Kudos to the folks behind Claiming Williams for tomorrow’s controversial speaker.

Williams College Athletics is honored to have distinguished activist and scholar Dr. Richard Lapchick speak at our first Claiming Williams Event. Dr. Lapchick is often described as “the racial conscience of sport” due to his commitment to equality and his belief that sport can be an effective instrument of positive social change.

Why do I describe Lapchick as controversial? Consider his views on the racial distribution of achievement in college football.

You don’t really need a study to conclude that four starting white cornerbacks out of 119 Football Bowl Subdivision schools — in a sport in which 50 percent of the players are white — verges on scandalous. That’s the smallest number in 15 years.

Key details below.

Congratulations to those readers who suspected that Williams would never invite someone with those views to speak on campus! I modified the quote. Lapchick actually wrote:

You don’t really need a study to conclude that four African-American head coaches out of 119 Football Bowl Subdivision schools — in a sport in which 46 percent of the players are African-American — verges on scandalous. That’s the smallest number in 15 years.

I merely switched his example from black coaches to white cornerbacks. (And, no, I don’t have data on the racial distribution among starting college cornerbacks, but there are been approximately (exactly?) zero starting white cornerbacks in the NFL in the last decade. (Can anyone come up with an example after Jason Sehorn?) Are even 4 of the 238 starting cornerbacks in Div 1 white? I’ll take the under.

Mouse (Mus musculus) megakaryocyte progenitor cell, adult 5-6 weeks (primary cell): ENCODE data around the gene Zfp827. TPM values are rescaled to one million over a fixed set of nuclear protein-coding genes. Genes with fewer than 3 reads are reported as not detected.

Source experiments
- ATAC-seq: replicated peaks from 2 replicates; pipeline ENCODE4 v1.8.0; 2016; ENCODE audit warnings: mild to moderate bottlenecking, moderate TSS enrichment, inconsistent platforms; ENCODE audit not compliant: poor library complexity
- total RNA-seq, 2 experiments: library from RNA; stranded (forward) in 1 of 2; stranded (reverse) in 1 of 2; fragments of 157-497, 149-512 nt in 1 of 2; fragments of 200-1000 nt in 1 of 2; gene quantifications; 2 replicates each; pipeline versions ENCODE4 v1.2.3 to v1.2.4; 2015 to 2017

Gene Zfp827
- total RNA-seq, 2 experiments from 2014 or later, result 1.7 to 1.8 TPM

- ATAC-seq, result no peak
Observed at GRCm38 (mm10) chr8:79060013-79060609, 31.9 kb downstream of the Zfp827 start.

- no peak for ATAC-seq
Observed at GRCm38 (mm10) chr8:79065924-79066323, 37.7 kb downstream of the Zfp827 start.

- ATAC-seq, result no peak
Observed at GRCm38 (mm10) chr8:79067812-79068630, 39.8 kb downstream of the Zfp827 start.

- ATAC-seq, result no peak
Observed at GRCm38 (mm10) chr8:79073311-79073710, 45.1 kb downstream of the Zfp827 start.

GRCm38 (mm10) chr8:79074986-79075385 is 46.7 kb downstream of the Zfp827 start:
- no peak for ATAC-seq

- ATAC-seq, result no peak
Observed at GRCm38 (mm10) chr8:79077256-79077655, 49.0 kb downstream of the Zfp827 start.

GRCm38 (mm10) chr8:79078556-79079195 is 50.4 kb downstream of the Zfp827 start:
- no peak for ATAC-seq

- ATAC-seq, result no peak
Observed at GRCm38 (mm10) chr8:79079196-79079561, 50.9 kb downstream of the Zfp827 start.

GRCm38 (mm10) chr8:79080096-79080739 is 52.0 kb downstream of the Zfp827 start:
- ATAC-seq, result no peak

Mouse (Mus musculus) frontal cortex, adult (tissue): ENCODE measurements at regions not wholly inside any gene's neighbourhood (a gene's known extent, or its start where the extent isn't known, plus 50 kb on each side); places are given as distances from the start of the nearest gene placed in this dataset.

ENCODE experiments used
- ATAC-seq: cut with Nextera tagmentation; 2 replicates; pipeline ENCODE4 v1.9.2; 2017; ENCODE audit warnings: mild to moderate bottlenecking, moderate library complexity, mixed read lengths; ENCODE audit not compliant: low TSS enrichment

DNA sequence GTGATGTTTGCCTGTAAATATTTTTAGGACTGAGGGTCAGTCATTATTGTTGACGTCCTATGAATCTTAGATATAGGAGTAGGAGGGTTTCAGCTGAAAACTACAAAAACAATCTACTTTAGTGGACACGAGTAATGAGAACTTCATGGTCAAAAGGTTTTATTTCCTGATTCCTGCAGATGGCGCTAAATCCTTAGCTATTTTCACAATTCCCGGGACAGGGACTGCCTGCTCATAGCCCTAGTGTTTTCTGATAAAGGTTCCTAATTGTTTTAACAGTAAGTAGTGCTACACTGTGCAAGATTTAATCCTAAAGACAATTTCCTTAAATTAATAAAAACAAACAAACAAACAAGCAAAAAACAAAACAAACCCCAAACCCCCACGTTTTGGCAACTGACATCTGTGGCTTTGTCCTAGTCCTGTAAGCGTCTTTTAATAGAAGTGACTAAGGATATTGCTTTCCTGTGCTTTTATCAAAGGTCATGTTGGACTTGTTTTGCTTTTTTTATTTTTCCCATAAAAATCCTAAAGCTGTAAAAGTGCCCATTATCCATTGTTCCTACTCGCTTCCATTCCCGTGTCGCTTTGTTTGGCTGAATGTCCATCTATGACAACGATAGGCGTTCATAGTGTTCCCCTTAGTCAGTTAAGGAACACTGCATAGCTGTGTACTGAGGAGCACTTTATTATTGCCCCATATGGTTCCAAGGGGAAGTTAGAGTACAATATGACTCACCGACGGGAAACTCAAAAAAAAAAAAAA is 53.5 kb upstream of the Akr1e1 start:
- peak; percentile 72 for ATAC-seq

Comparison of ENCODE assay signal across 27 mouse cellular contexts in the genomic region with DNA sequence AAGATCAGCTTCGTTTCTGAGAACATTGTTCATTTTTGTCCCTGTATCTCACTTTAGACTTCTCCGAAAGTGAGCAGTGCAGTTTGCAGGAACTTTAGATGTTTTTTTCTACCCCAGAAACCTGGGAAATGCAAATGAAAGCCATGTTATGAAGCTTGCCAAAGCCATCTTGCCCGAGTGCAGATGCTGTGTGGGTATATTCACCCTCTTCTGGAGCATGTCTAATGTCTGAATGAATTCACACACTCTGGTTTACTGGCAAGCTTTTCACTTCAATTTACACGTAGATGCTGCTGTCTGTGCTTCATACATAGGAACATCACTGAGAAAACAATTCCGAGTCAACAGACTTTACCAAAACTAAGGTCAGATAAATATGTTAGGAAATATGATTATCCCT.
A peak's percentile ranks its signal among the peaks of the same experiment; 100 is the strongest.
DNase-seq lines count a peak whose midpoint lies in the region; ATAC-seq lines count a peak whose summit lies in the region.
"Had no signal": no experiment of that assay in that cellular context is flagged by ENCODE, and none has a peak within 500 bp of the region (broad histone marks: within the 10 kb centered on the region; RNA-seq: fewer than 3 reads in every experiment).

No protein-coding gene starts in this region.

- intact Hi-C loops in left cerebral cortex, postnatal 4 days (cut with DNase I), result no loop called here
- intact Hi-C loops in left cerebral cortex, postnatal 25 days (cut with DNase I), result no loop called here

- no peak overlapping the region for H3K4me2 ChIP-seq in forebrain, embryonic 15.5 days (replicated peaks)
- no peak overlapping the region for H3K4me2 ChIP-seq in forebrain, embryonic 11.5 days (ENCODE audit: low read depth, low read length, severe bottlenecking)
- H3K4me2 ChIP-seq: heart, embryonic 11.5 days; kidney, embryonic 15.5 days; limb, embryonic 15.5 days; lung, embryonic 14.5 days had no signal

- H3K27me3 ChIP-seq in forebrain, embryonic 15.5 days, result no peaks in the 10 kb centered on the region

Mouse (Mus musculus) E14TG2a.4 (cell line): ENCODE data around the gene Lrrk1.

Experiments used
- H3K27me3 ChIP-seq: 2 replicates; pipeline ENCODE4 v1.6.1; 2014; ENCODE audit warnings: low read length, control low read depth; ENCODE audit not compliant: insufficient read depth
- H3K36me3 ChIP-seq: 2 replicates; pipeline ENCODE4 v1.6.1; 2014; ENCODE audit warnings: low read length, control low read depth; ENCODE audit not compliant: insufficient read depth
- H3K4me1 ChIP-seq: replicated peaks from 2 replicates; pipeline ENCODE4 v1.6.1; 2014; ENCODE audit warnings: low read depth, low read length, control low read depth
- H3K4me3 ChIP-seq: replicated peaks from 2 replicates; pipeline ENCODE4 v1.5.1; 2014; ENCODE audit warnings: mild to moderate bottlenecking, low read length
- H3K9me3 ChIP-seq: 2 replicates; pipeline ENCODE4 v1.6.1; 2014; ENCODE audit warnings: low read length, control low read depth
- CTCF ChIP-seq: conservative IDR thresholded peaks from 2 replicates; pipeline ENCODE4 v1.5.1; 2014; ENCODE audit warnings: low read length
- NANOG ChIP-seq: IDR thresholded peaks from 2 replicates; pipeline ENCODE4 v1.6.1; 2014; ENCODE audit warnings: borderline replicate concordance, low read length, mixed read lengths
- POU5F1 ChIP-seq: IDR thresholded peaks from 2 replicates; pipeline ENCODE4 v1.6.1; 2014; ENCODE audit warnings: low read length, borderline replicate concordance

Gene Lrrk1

For non-football fans, there are two starting cornerbacks on each team. They are among the most highly paid players on the field. They must be as fast as the fastest receiver on the opposing team. Derek Catsam ’93 offered some thoughts on blacks and football and speed three years ago.

There are two defensible positions. First, sports are largely meritocratic, race doesn’t impact success very much and so racial distributions in various categories aren’t that important or interesting. The race of coaches or starting cornerbacks is about as relevant as their astrological signs. Abilities determine achievement. Racism does not play a meaningful role in outcomes.

Second, sports are mostly meritocratic, but not perfectly so. Our society is not colorblind, nor are our sports. Race influences perception, whether consciously or not. Racial distributions are, potentially, interesting and important. Their causes run the gamut from nature to nurture to culture. It is plausible that racism plays an role in outcomes. To the extent that it does, we should try to combat it. Racism may play a role in the small number of black coaches and white cornerbacks.

I am comfortable with either of these two positions. I don’t have strong feelings either way. But it is nothing but PC nonsense to endlessly discuss the small numbers of black football coaches and ignore, even ostracize those who mention, the small numbers of white cornerbacks.

Anyway, looks like an interesting talk. If you go, tell us about it.

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